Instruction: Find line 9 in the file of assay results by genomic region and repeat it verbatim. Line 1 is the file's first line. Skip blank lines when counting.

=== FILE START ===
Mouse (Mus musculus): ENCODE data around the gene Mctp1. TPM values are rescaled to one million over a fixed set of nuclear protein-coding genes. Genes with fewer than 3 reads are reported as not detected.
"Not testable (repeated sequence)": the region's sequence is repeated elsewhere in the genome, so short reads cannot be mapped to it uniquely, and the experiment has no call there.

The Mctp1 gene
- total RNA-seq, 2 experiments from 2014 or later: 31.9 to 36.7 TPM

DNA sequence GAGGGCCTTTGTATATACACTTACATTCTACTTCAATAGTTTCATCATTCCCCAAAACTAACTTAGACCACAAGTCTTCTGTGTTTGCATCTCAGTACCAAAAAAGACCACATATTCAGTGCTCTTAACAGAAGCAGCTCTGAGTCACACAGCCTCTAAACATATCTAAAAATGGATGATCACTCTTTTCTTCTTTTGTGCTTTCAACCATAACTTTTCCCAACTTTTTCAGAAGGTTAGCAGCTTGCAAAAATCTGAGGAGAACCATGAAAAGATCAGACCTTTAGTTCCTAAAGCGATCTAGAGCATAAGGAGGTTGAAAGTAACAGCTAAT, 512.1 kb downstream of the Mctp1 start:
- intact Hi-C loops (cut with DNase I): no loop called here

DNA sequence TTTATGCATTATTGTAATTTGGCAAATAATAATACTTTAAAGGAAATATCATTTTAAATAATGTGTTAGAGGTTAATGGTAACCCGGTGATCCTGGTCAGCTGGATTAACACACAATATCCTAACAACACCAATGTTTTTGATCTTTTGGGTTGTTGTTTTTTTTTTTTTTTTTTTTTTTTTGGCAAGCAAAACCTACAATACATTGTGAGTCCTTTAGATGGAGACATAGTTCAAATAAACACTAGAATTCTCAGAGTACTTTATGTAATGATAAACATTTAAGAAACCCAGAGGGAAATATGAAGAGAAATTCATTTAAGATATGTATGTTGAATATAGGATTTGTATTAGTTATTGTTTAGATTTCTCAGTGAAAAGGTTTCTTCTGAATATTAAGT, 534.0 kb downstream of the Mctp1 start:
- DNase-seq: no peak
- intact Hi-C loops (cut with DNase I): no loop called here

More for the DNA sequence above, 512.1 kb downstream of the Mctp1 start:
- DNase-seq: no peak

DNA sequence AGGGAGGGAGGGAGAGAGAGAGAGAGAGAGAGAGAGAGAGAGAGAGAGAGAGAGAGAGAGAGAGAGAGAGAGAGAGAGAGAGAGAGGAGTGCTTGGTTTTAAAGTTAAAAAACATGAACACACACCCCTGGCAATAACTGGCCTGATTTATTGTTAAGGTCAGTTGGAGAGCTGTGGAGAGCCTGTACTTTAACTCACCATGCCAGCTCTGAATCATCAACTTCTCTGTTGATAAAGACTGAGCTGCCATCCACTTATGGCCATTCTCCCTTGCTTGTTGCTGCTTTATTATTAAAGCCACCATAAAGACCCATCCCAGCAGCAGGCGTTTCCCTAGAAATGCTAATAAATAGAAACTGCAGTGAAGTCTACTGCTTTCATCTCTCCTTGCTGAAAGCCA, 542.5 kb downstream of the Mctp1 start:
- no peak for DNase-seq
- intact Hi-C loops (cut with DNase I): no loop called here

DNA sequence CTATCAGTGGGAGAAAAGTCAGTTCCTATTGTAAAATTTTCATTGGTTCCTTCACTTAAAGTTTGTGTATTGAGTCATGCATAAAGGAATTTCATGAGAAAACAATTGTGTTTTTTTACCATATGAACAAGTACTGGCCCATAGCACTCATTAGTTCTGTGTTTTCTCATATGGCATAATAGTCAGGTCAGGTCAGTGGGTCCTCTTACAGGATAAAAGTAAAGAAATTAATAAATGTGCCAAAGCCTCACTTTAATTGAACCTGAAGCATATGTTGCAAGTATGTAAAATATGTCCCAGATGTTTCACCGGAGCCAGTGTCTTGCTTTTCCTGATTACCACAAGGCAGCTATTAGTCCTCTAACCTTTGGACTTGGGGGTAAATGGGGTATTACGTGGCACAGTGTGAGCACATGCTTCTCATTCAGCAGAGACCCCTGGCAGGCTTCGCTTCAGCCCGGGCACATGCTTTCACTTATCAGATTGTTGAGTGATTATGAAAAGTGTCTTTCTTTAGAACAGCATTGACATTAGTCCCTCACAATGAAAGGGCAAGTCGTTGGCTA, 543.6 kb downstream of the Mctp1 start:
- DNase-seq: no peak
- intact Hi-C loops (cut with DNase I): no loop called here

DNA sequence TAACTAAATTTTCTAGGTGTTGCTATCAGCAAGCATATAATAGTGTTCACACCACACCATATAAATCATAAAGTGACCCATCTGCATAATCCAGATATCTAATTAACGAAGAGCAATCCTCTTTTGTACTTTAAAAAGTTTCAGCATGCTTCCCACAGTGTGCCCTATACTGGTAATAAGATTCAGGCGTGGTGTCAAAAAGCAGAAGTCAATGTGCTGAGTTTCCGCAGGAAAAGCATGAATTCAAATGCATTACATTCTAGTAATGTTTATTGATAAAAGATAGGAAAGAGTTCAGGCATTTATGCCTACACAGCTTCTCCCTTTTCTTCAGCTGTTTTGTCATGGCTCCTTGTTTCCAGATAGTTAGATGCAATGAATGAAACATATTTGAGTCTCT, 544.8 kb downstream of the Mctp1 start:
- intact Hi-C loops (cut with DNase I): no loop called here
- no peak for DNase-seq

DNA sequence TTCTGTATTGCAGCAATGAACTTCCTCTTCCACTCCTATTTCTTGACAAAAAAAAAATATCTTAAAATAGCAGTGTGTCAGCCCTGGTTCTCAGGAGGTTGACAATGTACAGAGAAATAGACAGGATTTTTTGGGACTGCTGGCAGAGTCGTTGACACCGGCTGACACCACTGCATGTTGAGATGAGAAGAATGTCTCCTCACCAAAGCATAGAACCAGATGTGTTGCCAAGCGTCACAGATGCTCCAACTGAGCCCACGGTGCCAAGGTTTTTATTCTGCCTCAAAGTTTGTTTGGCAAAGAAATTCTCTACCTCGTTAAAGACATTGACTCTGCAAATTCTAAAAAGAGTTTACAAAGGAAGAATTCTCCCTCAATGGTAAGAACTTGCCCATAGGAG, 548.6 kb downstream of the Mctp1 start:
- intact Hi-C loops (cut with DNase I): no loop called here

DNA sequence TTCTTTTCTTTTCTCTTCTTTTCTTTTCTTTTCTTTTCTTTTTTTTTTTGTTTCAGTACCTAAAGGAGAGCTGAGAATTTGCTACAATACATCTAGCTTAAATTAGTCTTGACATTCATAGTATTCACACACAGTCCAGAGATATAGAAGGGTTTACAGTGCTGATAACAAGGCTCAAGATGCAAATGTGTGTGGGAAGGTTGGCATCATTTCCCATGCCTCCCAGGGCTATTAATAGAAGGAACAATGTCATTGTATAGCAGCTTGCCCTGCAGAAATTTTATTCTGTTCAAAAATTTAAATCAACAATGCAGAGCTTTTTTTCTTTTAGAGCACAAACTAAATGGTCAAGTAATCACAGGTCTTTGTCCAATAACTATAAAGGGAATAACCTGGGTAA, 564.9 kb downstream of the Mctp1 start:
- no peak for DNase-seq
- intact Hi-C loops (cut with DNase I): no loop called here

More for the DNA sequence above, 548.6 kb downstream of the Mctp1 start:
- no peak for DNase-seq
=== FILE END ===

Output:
- intact Hi-C loops (cut with DNase I): no loop called here